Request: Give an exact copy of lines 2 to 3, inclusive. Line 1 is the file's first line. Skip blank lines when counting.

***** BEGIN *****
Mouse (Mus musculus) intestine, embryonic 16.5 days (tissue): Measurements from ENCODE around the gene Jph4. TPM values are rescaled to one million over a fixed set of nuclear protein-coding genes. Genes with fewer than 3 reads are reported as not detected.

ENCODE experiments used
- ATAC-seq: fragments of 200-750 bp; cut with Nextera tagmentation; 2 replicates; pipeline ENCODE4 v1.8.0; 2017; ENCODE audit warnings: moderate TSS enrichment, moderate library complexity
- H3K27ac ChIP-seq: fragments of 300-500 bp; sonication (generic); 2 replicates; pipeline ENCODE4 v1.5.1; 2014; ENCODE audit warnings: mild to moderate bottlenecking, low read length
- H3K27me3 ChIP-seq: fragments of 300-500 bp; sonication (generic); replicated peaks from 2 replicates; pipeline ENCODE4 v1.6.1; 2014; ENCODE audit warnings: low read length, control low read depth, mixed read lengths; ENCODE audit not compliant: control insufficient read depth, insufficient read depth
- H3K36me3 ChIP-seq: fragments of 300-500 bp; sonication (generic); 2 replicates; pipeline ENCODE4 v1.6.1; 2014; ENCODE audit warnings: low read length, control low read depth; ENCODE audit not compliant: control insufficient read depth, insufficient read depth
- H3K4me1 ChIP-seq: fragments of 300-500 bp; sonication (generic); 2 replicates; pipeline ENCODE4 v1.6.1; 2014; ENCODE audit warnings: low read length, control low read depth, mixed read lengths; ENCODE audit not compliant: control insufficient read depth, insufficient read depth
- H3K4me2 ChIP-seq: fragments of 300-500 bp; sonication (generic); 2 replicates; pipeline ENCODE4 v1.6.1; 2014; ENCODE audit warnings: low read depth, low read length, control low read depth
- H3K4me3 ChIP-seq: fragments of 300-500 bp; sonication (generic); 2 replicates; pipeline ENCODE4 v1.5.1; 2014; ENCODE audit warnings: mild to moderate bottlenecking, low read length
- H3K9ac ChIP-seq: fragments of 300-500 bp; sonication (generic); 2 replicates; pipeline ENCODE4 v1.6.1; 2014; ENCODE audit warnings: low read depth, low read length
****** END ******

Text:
ENCODE experiments used
- ATAC-seq: fragments of 200-750 bp; cut with Nextera tagmentation; 2 replicates; pipeline ENCODE4 v1.8.0; 2017; ENCODE audit warnings: moderate TSS enrichment, moderate library complexity